Sunday Summary: Let’s Stay In 


There are few names held in more esteem in the world of fine dining than Danny Meyer.

The restaurants in his constellation — Union Square Cafe, Gramercy Tavern, The Modern, Manhatta — could easily be subbed in as Zagat’s top-rated restaurants. What this great mandarin of restaurants has to say about the state of hospitality is worth listening to.

SEE ALSO: Queens Condo to Pay $119K for Stealing Workers’ Wages

Last week, Meyer issued his pronouncement: Order in.

Specifically, he announced in an email to customers that he was closing the handful of his restaurants that had reopened over the summer with no plans to reopen any time soon.

“Given the growing number of positive COVID-19 cases in New York City, and even within our own USHG community, we are making the decision that is in the best interest of the health and safety of our people,” the email reads. “Instead, we will focus exclusively on pickup, delivery, nationwide shipping, and virtual food and wine experiences.”

This doesn’t mean that others aren’t preparing for the days when we will be able to open. Michael Dorf, for one.

Despite all of the reasons to be pessimistic, the founder of City Winery is, uh, barreling forward with his new City Winery at Pier 57, which he recently spoke to CO about.

“We’re done,” Dorf said. (Meaning, done with construction and open for business.) “Like every indoor restaurant, 25 percent of our capacity is legal. Our total capacity at 34,000 square feet is 980 patrons. Twenty-five percent of that is in the low 200s.”

Hey, 200 people. Not bad!

“But at the same time, we’re not allowed to have any ticketed concerts,” Dorf continued. “No music is allowed if you ticket it or market it. The only live music you’re allowed to have is incidental music — background music.”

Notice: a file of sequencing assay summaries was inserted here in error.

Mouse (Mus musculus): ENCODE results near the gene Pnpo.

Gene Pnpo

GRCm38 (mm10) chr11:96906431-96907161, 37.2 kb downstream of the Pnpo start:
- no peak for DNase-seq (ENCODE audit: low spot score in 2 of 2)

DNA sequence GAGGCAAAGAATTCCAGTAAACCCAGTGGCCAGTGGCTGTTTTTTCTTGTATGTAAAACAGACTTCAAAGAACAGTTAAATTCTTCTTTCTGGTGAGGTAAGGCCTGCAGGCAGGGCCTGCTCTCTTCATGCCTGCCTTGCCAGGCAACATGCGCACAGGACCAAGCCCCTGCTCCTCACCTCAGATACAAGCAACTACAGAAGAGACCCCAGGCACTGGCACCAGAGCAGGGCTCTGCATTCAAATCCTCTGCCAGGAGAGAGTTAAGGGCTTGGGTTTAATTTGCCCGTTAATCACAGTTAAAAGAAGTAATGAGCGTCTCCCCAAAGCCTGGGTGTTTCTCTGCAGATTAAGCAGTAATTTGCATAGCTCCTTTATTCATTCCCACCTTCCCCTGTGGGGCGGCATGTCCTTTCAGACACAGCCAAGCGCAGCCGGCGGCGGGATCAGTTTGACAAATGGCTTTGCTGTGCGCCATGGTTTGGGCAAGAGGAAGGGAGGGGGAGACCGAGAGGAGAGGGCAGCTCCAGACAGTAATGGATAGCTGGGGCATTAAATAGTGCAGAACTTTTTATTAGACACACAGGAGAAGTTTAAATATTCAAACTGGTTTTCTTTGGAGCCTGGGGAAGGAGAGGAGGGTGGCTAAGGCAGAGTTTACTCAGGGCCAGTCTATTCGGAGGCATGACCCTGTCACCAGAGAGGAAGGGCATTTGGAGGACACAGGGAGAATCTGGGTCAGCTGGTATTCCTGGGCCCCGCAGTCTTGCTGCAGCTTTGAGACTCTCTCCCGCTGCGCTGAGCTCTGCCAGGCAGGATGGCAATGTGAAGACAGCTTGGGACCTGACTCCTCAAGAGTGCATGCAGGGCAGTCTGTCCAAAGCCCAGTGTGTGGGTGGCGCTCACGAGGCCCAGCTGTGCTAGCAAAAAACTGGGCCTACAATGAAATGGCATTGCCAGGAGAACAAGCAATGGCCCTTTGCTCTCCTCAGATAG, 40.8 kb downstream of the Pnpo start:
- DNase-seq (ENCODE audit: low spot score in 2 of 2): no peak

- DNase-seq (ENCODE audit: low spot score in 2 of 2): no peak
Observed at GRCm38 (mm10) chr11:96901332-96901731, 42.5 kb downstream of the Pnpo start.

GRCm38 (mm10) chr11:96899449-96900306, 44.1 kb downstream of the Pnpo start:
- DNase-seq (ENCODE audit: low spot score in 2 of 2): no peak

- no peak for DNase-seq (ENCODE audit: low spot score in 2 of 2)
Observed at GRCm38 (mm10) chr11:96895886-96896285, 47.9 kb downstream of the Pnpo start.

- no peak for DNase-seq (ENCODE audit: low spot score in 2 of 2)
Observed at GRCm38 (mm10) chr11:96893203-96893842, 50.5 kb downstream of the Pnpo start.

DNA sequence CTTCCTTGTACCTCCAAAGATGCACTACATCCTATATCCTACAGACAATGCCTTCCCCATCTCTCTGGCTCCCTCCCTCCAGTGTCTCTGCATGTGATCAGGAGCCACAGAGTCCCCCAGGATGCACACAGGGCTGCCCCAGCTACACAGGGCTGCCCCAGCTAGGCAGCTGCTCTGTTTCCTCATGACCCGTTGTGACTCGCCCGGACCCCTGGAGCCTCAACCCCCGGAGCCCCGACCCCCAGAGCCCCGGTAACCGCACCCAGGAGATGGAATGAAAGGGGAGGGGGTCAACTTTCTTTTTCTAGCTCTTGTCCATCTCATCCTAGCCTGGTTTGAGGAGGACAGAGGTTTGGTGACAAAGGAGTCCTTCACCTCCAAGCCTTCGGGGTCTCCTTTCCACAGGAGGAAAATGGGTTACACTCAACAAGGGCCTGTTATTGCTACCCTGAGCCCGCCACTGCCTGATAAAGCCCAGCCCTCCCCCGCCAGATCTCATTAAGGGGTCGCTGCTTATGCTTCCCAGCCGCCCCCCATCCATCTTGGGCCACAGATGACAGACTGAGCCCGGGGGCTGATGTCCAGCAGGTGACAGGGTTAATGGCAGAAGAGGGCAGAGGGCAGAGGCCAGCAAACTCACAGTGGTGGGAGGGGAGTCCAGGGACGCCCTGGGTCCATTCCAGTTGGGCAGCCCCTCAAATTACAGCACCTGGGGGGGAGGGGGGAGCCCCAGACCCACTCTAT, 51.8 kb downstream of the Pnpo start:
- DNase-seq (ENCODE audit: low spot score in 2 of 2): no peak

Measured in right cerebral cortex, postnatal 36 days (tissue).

Oh. Yeah, City Winery did have a lot of ticketed shows…

Well, this week AstraZeneca announced a third vaccine for COVID-19. So we take the view: It’s only a matter of time now!

Actually, there are a lot of believers in a COVID-free New York!

One of the more stalwart tenant types when it comes to believing in New York through this whole horrible crisis has been tech. And we saw them up the ante yet again this week.

Apple grabbed 116,000 square feet in a six-year sublease from Macy’s at 11 Penn Plaza.

Likewise, Accor, the French brand, bought the remaining 50 percent stake in SBE Hospitality, the brand that owns Mondrian, SLS and Delano hotels, among others (Accor purchased the other 50 percent back in 2018). They wouldn’t have done that if they didn’t think New York’s hospitality future looked bright.

Legal blues.

The week saw legal wrangling, too.

Vanke US, the subsidiary of one of the the largest residential developers in China, is hauling Aby Rosen’s RFR  Realty into court over the luxury residential condominium they’re developing at 100 East 53rd Street, accusing the developer of engaging “in a pattern of behavior designed to harm the company with a goal of obtaining a buy-out of its own interest at an exorbitant rate.”

This might be in response to a suit RFR brought in October that accused Vanke of orchestrating “an irreconcilable and grossly improper conflict of interest” when its affiliate purchased a $115 million participation interest in the property’s construction debt.

It might be a little too complicated to explain in short form — read CO’s in-depth coverage of the suit instead.

On a sad note.

For three out of the past four weeks, we have a reason to mourn an esteemed member of the city or real estate community.

This week, it was David Dinkins, the 106th mayor of New York City, who passed away at the age of 93.

Dinkins presided over City Hall when the fortunes of Gotham were at a low point: the city had a huge budget deficit; a seemingly uncontrollable drug epidemic and a high murder rate; and, during his tenure, he saw a spasm of violence in the form of the Crown Heights riots in Brooklyn that resulted in the death of a Hasidic student named Yankel Rosenbaum.

However, Dinkins, the city’s first Black mayor, also set the city on the path that would lead to its revival less than a decade later, hiring a record number of police and getting down the crime rates; convincing Walt Disney Company to invest in cleaning up Times Square; and convincing the United States Tennis Association to build a new complex in Queens.

Rest in peace.